A set of nonlinear coupled ODE's

In summary, the author is looking for an analytical solution to a set of coupled equations and is unsure if it exists. However, if there is a specific function or vectors that are known, it may still be possible to find a general solution.
  • #1
gouranja
11
0
Hi,

I'm looking for an analytical solution to this set of coupled equations:

[tex]U^{'}_{i}(x)=c (f_i(x)-(\vec{U}\cdot\vec{f})U_i(x))[/tex]

Where the vectors are 3 dimentional, c is constant and f is a vector of given functions:

[tex]f_i(x) , i\in 1..3[/tex]

There probably isn't one but I thought I'd try anyway.

thanks
 
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  • #2
right now it looks like you have 1 equation in two or more unknowns, which will be impossible to solve.
 
  • #3
Not really

There are 3 equations for each component of [tex]\vec{U}(x)[/tex] since the index i goes between 1..3. For example the first equation can be explicitly written as:
[tex]U_1^{'}(x)=c(f_1(x)-U_1(f_1 U_1+f_2 U_2+f_3 U_3))[/tex]
As for the unknows, that doesn't mean you can't formulate a general solution. consider the equation:
[tex]U_i^{'}(x)=f_iU_i(x)[/tex] (no summation)
whose solution is:
[tex]U_i(x)=\exp{\left(\int_0^x f_i(t)dt\right)}[/tex]
 
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  • #4
I think if we knew something more about the U's or the f's it may be possible to get somewhere, otherwise I wouldn't know where to begin.

Is there anything more to know?
 
  • #5
I wasn't sure what kind of summation notation you were using, but after playing with it for a few minutes I was able to move the u1's and f1's to one side, so if you really need that analytical solution I would guess that its there, as you could wirte

G(f1,u1,u1')=-F2u2-F3u3
G(f2,u2,u2')=-F1u1-F3u3
G(f3,u3,u3')=-F1u1-F2u2
(note I used the same G as it would be the same separation procedure)
which can then be written as the matrix equation

G=FU
then you might be able to play with it some more to get the G's and u's together in order to make 3 first orderdifferential equations, but I don't know, but you would have to assume that det(F) does not equal 0.

hmm one thing I do notice there though is that if G=(FU)^t than it would become three ordinary differential equations in 1 variable. does anybody know of an identity that will let you do that?

if you do come up with a general solution post it, i'd love to see it. also out of curiosity what's it for?

EDIT:edited for reasons of gross inaccuracy
 
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  • #6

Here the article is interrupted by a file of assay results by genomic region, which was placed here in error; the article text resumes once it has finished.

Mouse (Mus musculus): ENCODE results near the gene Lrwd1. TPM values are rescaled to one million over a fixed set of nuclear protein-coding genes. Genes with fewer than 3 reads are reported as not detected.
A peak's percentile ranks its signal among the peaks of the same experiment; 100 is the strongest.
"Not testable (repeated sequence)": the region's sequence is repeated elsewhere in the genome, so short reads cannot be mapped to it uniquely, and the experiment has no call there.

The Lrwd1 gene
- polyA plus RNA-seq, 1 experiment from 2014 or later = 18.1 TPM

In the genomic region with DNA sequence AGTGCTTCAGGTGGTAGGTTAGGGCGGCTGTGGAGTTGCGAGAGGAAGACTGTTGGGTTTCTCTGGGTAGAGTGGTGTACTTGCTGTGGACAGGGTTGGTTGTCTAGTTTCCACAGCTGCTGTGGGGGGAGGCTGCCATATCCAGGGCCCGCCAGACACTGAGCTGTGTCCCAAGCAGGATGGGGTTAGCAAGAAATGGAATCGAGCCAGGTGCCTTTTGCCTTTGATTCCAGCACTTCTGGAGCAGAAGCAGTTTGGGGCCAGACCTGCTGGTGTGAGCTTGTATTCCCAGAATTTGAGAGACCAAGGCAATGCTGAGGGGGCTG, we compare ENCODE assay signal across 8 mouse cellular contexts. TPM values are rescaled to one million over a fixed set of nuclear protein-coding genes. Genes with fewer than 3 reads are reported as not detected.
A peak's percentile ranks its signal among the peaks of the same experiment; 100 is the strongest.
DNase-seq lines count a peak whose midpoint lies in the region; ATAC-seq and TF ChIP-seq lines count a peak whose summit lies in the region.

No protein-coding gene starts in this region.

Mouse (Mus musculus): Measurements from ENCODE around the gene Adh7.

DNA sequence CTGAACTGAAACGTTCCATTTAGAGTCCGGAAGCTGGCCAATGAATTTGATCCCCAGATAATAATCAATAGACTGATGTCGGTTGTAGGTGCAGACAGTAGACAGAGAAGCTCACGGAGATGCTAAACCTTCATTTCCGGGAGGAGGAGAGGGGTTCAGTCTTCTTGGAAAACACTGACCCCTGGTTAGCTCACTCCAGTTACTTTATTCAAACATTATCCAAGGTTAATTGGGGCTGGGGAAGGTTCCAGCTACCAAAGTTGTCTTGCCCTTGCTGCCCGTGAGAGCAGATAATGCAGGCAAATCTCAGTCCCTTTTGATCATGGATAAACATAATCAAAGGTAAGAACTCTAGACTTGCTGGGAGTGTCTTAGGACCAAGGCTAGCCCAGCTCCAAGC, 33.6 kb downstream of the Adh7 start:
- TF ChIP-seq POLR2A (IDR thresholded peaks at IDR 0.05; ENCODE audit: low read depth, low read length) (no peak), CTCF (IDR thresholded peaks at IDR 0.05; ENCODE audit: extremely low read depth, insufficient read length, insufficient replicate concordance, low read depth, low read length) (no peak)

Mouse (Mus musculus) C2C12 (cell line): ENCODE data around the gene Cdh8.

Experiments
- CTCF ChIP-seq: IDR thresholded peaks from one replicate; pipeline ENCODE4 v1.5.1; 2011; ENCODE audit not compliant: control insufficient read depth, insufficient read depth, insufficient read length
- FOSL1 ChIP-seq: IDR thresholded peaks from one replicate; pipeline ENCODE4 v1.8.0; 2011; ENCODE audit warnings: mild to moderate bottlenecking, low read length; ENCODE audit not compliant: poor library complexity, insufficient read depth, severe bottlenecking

You are right Matthew the f's and u's have some very neat properties which I left out because a lot of mathematicians are not familiar with the Minkovsky product which is the appropriate product for unified space time. Let's denote it by star, such that:
[tex]\vec{f}(x)\star\vec{g}(x)=f_1g_1-f_2g_2-f_3g_3[/tex]
Note the diffrence in sign because this is Minkovsky space not Euclidian space. So in fact in my original equation you should replace Euclidiean product [tex]\vec{U}(x)\cdot\vec{f}(x)[/tex] with [tex]\vec{U}(x)\star\vec{f}(x)[/tex]. This of course doesn't really shed more light on the problem, however The U's are unit vectors under the Minkovsky product and the f's are null vectors. Namely:
[tex]\vec{U}(x)\star\vec{U}(x)=1[/tex]
[tex]\vec{f}(x)\star\vec{f}(x)=0[/tex]
Note that for Euclidian vectors null vectors are always trivial, because a zero norm implies that the vector is the zero vector. This is not true for Minkovsky space vectors, that can be non trivial if they have a zero norm under the Minkovsky product.

Luke: These equations are related to the dynamics of confined quarks within mesons or Baryons.
 
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  • #7
hmm well i you ha the other function, and the initial conditions you could use a lplace or Fourier transform to get the answer, but /i do't think you'll be able to form a general solution
 

Related to A set of nonlinear coupled ODE's

1. What are nonlinear coupled ODE's?

A set of nonlinear coupled ordinary differential equations (ODE's) is a system of equations in which the dependent variables are functions of the independent variable and each other. This means that the equations cannot be easily solved by traditional methods and often require numerical techniques.

2. What makes nonlinear coupled ODE's difficult to solve?

Nonlinear coupled ODE's are difficult to solve because they do not follow a linear relationship between the dependent and independent variables. This means that the equations cannot be manipulated into a standard form and require more complex techniques to find a solution.

3. How are nonlinear coupled ODE's used in science?

Nonlinear coupled ODE's are used in many scientific fields, such as physics, biology, and engineering, to model complex systems and phenomena. They allow for a more accurate representation of real-world situations and can help predict future behaviors or outcomes.

4. What are some techniques for solving nonlinear coupled ODE's?

There are several techniques for solving nonlinear coupled ODE's, including numerical methods such as Euler's method, Runge-Kutta methods, and finite difference methods. Other approaches include perturbation methods, series solutions, and phase plane analysis.

5. Are there any limitations to using nonlinear coupled ODE's?

While nonlinear coupled ODE's can be powerful tools for modeling complex systems, they also have limitations. These equations can become very complicated and difficult to solve, especially for larger systems. Additionally, small errors in the initial conditions or parameters can greatly affect the accuracy of the solution.

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